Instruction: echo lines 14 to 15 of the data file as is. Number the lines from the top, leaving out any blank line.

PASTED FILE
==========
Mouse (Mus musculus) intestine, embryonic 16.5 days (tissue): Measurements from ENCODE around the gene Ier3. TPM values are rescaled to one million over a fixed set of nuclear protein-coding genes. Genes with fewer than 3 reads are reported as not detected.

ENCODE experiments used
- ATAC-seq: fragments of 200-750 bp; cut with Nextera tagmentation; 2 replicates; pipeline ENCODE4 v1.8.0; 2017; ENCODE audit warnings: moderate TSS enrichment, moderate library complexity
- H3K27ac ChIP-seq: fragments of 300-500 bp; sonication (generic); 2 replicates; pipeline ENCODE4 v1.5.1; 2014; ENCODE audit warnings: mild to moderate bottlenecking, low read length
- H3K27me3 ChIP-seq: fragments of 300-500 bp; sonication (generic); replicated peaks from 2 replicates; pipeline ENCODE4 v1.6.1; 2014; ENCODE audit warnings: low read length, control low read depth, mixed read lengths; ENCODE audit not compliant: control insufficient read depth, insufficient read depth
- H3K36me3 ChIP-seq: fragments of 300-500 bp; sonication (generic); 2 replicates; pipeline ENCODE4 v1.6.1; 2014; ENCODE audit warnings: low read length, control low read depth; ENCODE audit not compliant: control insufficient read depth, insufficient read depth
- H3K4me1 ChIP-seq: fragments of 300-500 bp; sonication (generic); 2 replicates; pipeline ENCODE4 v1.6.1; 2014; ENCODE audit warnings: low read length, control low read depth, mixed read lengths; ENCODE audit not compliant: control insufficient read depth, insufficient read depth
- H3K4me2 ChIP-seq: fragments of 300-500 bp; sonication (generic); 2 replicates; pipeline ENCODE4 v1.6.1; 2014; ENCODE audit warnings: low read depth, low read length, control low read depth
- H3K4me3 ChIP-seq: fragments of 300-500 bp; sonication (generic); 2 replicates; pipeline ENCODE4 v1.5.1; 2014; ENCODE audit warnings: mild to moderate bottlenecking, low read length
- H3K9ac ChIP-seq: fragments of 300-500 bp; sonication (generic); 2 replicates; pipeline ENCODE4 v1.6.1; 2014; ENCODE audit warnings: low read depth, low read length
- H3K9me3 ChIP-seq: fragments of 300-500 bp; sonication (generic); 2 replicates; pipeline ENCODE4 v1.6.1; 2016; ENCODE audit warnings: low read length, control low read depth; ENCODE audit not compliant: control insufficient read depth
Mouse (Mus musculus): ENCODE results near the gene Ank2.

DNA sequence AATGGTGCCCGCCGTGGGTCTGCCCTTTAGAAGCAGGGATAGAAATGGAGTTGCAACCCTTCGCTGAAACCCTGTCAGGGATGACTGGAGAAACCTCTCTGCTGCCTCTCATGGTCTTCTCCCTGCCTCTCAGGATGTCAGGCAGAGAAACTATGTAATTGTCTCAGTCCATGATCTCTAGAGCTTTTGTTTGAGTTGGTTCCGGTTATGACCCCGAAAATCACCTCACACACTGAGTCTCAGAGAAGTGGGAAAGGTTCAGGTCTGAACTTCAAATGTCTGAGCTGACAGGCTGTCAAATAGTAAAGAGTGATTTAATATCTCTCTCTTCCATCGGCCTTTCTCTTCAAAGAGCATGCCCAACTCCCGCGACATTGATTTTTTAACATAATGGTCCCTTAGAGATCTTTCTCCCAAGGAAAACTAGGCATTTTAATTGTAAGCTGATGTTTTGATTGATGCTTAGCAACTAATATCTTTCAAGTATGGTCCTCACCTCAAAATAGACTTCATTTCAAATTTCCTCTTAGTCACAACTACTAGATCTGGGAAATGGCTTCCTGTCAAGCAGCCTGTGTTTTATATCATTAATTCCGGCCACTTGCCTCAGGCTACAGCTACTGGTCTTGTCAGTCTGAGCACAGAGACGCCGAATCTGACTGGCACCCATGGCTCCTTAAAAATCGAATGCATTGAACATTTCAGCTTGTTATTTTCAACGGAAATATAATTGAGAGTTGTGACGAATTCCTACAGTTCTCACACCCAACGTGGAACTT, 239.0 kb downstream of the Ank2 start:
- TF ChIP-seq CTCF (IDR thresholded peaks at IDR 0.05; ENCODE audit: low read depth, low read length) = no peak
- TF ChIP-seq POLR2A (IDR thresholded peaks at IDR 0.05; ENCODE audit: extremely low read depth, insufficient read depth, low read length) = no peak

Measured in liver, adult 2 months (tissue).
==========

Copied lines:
- TF ChIP-seq CTCF (IDR thresholded peaks at IDR 0.05; ENCODE audit: low read depth, low read length) = no peak
- TF ChIP-seq POLR2A (IDR thresholded peaks at IDR 0.05; ENCODE audit: extremely low read depth, insufficient read depth, low read length) = no peak